Back in December 2016, Shaun Whitehead of ThumbNet sent me of their new rtlsdr-based N3 Nongles but I was too busy to do anything serious with SDR. Now that I got a 137 MHz turnstile antenna up for testing I had an obvious opportunity to try it with the weather satellites.
Some time ago I got a 137 MHz turnstile antenna from Jørn OZ6TA. We decided to build an automated NOAA weather satellite image receiver using a modern SDR device. He also had an Airspy he wasn’t using and so it became the SDR radio we were going to use for this.
Now that I finished my Omnia SDR for the 60, 40, 30 and 20 meter bands, I started looking into how I could use it on Linux. I remembered reading some emails on the project mailing list about using Quisk, which is a mature SDR transceiver application written by James Ahlstrom, N2ADR. I decided to give it a try.
Tonight I completed the TX part of my Omnia SDR for the 60/40/30/20 meter bands 😀
Following the successful receiver tests yesterday, I continued today with the band pass filters completing the receiver chain. I decided to build for 60/40/30/20 meters, which can provide a good all round, day and night transceiver.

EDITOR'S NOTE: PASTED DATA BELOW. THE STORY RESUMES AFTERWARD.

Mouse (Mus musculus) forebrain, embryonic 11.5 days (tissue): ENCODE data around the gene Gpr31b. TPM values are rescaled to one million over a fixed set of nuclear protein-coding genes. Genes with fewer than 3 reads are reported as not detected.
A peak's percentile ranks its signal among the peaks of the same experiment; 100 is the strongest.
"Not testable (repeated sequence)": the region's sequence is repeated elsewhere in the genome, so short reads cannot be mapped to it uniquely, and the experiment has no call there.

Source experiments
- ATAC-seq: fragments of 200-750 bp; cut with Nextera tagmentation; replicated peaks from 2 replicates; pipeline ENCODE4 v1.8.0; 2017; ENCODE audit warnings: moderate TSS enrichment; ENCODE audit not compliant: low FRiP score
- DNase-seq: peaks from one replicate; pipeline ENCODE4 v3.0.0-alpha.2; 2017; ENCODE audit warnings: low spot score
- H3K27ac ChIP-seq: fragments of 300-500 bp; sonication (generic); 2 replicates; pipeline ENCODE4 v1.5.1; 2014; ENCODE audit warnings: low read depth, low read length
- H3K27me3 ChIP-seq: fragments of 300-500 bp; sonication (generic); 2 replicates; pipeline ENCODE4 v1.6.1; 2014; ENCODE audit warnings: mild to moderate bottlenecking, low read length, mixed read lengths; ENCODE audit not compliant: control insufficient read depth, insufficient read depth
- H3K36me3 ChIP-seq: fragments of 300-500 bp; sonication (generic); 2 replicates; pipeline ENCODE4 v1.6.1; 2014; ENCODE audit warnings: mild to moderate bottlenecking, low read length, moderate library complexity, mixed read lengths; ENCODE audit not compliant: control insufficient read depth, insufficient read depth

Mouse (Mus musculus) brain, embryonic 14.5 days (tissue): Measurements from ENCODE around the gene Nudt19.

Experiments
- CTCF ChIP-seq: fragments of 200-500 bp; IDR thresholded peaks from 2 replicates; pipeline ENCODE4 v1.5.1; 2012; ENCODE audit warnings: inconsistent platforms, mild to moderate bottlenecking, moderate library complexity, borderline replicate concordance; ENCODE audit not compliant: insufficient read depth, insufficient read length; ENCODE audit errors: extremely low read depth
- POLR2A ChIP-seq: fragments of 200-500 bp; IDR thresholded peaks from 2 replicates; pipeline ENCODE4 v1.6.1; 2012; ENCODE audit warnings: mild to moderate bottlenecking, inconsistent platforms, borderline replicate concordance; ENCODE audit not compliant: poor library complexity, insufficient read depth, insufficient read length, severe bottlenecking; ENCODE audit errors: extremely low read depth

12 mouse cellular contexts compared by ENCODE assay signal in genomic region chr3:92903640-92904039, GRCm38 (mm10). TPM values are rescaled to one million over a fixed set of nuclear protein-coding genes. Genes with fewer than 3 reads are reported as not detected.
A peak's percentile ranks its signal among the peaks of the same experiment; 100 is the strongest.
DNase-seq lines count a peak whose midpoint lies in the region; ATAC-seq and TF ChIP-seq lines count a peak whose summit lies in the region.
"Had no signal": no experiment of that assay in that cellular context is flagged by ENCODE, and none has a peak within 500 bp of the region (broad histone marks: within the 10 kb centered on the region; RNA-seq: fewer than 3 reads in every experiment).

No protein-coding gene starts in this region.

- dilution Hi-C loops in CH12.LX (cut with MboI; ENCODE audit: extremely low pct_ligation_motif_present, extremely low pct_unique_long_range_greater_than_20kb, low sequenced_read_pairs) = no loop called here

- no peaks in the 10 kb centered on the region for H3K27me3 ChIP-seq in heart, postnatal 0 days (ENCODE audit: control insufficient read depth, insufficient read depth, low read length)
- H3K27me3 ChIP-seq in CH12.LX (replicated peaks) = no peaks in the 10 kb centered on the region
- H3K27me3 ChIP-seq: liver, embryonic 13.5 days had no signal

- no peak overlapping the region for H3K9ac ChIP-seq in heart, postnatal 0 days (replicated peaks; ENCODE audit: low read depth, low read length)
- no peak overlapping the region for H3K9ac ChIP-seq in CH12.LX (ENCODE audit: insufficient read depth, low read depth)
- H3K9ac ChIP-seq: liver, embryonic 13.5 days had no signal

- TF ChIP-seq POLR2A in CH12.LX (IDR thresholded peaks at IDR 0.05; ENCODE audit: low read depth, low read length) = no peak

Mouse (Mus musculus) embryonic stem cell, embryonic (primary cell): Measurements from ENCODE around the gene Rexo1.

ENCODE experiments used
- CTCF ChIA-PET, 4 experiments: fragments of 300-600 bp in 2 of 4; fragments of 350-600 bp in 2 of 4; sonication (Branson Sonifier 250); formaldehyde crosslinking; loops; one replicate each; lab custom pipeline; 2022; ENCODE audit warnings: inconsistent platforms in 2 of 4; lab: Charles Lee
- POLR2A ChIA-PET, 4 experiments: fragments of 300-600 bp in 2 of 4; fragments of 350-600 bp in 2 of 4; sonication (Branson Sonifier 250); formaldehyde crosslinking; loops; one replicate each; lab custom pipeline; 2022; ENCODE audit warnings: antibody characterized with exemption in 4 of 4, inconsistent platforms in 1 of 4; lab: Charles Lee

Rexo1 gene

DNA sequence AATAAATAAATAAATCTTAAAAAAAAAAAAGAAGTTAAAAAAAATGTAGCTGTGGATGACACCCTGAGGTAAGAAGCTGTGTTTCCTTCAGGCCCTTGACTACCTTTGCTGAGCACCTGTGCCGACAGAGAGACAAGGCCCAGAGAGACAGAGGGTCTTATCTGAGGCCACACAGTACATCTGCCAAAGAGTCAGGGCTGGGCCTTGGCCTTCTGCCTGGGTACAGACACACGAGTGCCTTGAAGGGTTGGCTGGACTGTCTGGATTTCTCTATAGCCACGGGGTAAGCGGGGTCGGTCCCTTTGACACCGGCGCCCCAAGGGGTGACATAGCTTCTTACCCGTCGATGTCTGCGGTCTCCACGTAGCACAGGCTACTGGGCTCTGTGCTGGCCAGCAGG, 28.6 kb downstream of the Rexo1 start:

I mentioned in my previous update that following my noise floor measurements I tried connecting antenna to the receiver input through C27 but did not have any signals through. Today I found out that I had a bad solder at L11 and so the antenna switcher wasn’t working.
The receiver is now complete and only the band pass filters are missing. The local oscillator is working well as does the computer interface. I could measure the noise floor on all bands and check how much USB noise there is on the different bands of interest, see the screenshots below.
Peter OZ7HVO has soldered the difficult parts for me, namely the CY8C32 PSoC, the PCM3060 audio codec and the SI570 oscillator. I consider the SI570 a bit difficult because it has 8 pads and the solder has to flow in below it, so best to let someone skilled do that.
Today I have started assembling my Omnia SDR kit. Ideally, I would want to start with the difficult integrated circuits, in this case the Cypress CY8C32 PSoC and the PCM3060 audio codec, but the step-by-step guide starts with the power supply and so I did the same.